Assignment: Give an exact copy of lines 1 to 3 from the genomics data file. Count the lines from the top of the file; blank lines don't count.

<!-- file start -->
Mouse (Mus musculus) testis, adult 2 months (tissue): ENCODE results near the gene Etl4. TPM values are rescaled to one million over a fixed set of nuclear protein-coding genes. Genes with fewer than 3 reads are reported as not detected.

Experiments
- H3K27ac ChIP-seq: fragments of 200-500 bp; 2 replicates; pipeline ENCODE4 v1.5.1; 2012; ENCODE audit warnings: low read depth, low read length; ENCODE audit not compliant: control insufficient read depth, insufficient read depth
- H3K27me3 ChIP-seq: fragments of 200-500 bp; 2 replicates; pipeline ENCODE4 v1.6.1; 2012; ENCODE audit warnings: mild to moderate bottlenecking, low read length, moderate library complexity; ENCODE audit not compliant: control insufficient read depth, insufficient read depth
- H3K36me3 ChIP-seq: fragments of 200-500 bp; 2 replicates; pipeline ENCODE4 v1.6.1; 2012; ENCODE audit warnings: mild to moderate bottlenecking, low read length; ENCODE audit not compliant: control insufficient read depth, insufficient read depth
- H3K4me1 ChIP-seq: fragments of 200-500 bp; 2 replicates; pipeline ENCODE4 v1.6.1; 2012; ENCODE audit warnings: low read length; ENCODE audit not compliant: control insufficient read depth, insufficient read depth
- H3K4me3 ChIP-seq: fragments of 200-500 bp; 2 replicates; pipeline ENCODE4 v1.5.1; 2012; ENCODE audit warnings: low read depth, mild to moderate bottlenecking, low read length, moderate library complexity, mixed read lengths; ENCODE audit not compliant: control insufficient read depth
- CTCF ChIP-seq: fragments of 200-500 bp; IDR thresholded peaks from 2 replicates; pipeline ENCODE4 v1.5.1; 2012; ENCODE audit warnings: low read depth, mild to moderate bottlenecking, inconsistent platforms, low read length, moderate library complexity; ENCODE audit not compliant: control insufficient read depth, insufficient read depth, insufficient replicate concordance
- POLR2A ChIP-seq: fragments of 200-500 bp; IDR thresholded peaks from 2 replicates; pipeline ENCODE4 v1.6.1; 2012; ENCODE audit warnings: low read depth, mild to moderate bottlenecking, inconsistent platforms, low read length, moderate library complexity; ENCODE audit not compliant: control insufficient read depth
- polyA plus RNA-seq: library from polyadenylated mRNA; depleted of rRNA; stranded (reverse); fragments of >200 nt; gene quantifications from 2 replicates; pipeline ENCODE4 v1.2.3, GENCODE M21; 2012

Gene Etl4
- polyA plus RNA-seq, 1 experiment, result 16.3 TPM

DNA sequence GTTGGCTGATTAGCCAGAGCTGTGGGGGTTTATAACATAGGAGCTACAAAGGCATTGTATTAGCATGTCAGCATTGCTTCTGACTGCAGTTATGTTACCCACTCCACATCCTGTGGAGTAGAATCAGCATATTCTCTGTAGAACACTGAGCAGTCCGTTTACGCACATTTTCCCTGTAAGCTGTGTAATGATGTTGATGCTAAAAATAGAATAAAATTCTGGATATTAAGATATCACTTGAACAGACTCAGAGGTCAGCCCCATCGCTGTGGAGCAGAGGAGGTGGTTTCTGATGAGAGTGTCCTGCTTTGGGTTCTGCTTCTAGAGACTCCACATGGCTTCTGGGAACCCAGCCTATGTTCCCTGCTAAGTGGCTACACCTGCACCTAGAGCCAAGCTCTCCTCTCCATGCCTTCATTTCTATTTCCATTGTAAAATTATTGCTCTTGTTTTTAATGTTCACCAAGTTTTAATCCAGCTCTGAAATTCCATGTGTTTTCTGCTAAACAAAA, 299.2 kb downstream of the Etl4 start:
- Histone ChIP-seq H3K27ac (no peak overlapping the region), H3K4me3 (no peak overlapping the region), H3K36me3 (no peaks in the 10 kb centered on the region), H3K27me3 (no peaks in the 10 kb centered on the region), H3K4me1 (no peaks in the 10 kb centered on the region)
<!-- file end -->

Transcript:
Mouse (Mus musculus) testis, adult 2 months (tissue): ENCODE results near the gene Etl4. TPM values are rescaled to one million over a fixed set of nuclear protein-coding genes. Genes with fewer than 3 reads are reported as not detected.

Experiments
- H3K27ac ChIP-seq: fragments of 200-500 bp; 2 replicates; pipeline ENCODE4 v1.5.1; 2012; ENCODE audit warnings: low read depth, low read length; ENCODE audit not compliant: control insufficient read depth, insufficient read depth